Great post Bruce - you capture the dilemma of the coercive and compulsory ritual of schools that Illich spoke about so eloquently

"By designing and packaging knowledge, schools generate the belief that knowledge must be acquired in graded and certified sequences. ... And this monopoly of schools over the very definition of education, not only inhibits alternatives but also leads to life-long dependence on other service monopolies" Cayley p8 Ivan Illich in Conversation

Bruce said...

Thanks Artichoke. I am a great fan of Illich. Nothing much has changed re power sharing since he wrote so long ago. I also enjoyed searching your blog and links.

Anonymous said...

I remember those days you talk of and particular the natural wonder, delight and insight that children gain from exploring their own environment. Many teachers seem unaware that what they inflict with their 'classroom programme' is akin to a form of sensory deprivation.

Bruce said...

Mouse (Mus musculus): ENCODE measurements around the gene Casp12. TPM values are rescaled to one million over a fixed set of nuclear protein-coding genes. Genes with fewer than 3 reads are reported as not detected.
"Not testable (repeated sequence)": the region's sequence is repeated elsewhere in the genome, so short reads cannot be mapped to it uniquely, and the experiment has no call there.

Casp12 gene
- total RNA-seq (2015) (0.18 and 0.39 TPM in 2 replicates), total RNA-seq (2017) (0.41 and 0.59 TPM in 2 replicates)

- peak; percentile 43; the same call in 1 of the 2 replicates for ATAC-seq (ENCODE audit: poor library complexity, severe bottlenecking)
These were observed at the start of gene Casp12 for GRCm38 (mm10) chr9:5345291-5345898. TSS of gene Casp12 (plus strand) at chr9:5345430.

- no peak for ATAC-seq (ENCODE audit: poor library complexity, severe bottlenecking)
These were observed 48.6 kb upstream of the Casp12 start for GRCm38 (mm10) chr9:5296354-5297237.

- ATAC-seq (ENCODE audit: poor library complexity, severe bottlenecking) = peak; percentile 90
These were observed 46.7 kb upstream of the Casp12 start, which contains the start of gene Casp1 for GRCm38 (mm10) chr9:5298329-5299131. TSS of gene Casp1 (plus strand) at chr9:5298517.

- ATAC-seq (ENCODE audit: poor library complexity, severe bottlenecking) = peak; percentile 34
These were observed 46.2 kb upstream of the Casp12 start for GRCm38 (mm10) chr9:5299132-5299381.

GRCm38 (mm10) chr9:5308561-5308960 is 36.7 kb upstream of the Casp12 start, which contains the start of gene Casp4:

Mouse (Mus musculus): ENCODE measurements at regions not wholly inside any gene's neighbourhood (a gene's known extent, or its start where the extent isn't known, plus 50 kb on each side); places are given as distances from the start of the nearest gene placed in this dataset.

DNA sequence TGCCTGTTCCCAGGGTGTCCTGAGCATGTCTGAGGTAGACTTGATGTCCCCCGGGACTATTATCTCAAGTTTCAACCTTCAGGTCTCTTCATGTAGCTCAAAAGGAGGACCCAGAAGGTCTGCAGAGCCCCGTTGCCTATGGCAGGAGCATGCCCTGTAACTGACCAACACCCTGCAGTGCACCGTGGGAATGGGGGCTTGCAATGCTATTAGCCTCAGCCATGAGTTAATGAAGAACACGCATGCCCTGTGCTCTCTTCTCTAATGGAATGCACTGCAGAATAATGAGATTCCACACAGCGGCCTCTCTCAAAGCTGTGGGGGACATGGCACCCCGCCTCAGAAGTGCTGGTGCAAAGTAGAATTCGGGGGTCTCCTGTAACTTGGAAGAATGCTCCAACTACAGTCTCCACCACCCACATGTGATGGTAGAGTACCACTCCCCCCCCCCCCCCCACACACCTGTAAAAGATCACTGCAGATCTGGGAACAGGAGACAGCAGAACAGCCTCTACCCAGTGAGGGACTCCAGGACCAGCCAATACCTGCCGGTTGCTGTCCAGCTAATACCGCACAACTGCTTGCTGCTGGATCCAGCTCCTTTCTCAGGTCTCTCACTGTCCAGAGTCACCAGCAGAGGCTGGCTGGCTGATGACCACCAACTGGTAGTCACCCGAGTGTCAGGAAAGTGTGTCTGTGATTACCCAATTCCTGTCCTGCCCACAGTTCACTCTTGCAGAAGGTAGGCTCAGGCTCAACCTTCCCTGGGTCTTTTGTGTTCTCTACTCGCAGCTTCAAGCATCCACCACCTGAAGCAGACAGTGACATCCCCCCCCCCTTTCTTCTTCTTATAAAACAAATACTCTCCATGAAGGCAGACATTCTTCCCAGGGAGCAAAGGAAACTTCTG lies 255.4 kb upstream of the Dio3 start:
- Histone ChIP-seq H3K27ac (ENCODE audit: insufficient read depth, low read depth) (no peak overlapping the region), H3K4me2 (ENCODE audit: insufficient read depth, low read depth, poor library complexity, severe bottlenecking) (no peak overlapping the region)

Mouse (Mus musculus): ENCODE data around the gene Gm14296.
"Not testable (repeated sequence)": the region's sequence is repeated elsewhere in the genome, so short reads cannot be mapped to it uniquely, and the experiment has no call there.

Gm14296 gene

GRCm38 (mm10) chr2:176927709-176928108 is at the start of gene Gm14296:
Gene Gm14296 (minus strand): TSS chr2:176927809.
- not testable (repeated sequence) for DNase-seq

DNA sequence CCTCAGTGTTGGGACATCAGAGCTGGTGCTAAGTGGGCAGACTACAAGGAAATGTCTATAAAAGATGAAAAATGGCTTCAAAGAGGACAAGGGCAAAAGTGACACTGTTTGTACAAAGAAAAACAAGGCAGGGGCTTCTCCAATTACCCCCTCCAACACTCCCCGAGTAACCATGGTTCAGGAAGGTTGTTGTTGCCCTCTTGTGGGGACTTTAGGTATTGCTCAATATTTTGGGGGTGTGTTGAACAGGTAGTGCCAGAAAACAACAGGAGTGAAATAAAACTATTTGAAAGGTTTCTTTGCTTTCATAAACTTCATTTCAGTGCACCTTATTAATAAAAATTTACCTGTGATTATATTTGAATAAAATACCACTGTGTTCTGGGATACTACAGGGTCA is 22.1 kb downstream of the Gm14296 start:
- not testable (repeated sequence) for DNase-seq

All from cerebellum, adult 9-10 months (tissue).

You are so right about sensory deprivation.I believe that this deprivation ( and the ignoring of the individual's questions, thoughts and feelings) is the basis for later school failure and our, so called, 'achievement tail'.

babbi d said...

Your post made me weep, Bruce, for remembering my first reading of Rachel Carson and to think of how far a feild we have come from such basic human understandings in education--especially here in the U.S.A.

As a teacher librarian, and lover of new technologies, I continually stress to teachers & students that the first and most powerful technologies are curiosity, experience & bold questioning OF EVERYTHING (thank you Jamie McKenzie!). Instead all resources are geared toward meeting the unrealistic demands of high-stakes testing leaving little room for discovery and inquiry. We hard-wire our schools, but fail to upgrade teacher's skills so our students are out there on their own in cyberspace.

At least in New Zealand you have a national effort to implement ICT as a curriculum, which demands critical engagement--and access to such natural beauty...

Bruce said...

Thank you Babbi for your comments.

I think we need 'bold questioning' of our current education system. We need to consider what needs to change to transform our schools so as to match the 21st Century environment they work in.

ICT could be a liberating factor in all this but so far politicians, school principals and school structures seem impervious to change.